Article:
2009 Lewis Thomas Prize
About Kay Redfield Jamison
Kay Redfield Jamison, Ph.D., one of the country's foremost authorities on manic-depressive (bipolar) illness, has been a pioneer in the movement to destigmatize mental illness. Dr. Jamison has made major contributions as a clinical psychologist and an award-winning author, shaping the conversation about mental illness for both the medical community and the general public.
Dr. Jamison's books combine her scientific expertise with compelling personal experiences to shed light on the complex subject of the mind. In her 1993 book, Touched with Fire: Manic-Depressive Illness and the Artistic Temperament, Dr. Jamison examines the relationship between artistic creativity and mood disorders, providing an empirical and intimate look into the immense highs and dramatic lows that drove some of the world's great artistic geniuses.
Her 1995 memoir, An Unquiet Mind, chronicles her own experience with bipolar disorder, and was cited by several major publications as one of the best books of the year. Night Falls Fast: Understanding Suicide was a national bestseller and New York Times Notable Book in 1999. She is also the co-author of the standard medical text on manic-depressive illness, which was chosen as the most outstanding book in biomedical sciences by the American Association of Publishers.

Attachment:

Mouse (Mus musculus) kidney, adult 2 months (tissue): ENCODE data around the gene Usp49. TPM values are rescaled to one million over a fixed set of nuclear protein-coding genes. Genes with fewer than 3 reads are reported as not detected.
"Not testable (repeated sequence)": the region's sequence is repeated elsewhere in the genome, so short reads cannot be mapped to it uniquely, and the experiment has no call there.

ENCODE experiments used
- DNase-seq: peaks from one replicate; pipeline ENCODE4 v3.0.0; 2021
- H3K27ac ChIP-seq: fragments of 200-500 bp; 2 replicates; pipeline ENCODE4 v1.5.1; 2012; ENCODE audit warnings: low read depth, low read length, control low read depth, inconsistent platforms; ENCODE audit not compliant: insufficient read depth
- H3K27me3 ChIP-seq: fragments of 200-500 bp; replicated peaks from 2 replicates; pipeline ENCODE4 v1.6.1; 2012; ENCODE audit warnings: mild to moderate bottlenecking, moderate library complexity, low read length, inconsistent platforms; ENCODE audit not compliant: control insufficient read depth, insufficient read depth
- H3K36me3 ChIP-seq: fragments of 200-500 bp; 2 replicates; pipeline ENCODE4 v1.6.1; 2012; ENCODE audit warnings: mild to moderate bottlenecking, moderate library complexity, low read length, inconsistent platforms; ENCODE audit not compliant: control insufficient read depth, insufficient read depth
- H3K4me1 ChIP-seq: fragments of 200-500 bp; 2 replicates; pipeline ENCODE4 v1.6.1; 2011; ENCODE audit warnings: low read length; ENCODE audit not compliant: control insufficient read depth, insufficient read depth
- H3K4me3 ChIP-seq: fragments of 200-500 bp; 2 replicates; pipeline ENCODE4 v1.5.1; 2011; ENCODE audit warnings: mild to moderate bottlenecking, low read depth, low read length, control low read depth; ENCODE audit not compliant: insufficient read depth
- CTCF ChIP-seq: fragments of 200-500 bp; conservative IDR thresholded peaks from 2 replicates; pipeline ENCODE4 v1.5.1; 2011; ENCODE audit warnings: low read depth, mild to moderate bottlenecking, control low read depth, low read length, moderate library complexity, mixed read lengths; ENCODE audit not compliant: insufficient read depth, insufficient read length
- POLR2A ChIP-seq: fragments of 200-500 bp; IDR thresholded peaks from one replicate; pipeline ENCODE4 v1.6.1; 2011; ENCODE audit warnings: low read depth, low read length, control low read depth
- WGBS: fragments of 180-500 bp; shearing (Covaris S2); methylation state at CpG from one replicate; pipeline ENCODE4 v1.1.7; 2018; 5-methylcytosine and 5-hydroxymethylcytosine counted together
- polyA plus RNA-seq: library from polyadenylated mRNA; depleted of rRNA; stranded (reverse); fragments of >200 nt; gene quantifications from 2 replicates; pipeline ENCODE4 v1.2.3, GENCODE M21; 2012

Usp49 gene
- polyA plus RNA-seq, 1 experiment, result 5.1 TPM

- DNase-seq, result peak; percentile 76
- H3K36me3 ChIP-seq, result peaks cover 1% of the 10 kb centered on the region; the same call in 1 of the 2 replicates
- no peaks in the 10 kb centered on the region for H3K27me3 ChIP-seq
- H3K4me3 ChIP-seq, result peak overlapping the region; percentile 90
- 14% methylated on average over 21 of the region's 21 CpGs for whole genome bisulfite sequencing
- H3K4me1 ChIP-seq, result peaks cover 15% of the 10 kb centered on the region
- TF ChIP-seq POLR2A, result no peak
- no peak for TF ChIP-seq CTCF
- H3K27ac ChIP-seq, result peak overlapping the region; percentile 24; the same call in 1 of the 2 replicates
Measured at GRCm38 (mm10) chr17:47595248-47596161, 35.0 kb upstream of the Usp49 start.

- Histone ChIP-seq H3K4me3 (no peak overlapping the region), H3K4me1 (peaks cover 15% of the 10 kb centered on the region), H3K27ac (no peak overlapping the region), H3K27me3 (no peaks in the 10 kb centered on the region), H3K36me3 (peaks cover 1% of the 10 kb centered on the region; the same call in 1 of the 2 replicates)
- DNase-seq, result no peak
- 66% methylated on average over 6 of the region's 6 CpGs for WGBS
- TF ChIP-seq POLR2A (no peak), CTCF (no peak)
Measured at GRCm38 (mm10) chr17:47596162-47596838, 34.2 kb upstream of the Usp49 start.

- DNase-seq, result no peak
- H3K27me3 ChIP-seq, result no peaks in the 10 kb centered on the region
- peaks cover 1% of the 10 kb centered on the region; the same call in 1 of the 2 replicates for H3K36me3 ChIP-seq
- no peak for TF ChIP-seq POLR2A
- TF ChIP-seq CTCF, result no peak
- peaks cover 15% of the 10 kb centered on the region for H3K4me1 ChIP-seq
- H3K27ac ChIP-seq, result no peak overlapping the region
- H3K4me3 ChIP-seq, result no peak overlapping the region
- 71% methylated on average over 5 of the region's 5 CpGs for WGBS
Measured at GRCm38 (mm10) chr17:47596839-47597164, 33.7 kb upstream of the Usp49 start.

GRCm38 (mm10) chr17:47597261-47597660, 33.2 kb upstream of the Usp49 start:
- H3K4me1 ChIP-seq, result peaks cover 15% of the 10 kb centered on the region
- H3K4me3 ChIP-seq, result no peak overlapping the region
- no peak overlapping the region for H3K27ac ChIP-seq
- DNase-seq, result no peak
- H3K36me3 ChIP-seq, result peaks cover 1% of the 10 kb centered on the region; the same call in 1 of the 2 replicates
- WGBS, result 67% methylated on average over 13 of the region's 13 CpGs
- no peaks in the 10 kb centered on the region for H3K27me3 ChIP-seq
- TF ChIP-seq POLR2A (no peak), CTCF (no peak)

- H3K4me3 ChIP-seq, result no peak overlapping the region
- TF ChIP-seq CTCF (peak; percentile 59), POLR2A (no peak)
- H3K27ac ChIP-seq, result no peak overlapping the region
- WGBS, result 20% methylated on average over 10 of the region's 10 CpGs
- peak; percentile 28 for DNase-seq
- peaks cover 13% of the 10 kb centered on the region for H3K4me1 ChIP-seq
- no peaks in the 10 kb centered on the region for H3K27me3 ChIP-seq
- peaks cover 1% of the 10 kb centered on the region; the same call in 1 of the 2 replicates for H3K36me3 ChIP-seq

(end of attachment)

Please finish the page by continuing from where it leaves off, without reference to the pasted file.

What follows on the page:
Dr. Jamison completed her undergraduate and doctoral studies at the University of California, Los Angeles, where she was a National Science Foundation Research Fellow and UCLA Graduate Woman of the Year, among other honors. She also studied zoology and neurophysiology at the University of St. Andrews, in Scotland. Formerly the director of the UCLA Affective Disorders Clinic, Dr. Jamison joined the faculty of the department of psychiatry at The Johns Hopkins University School of Medicine in 1987. She has written extensively in scientific and clinical journals about mood disorders, lithium treatment, suicide, and creativity, and is the recipient of numerous literary and scientific awards, including a MacArthur Fellowship.
About the Lewis Thomas Prize
Throughout history, scientists and writers have sought to communicate with one another, despite barriers of language and process. The Rockefeller University Lewis Thomas Prize for Writing about Science honors the rare individual who bridges both worlds—whose voice and vision can tell us about science's aesthetic and philosophical dimensions, providing not merely new information but cause for reflection, even revelation. The Lewis Thomas Prize was established in 1993 by the trustees of The Rockefeller University and presented to Lewis Thomas, its first recipient, that year.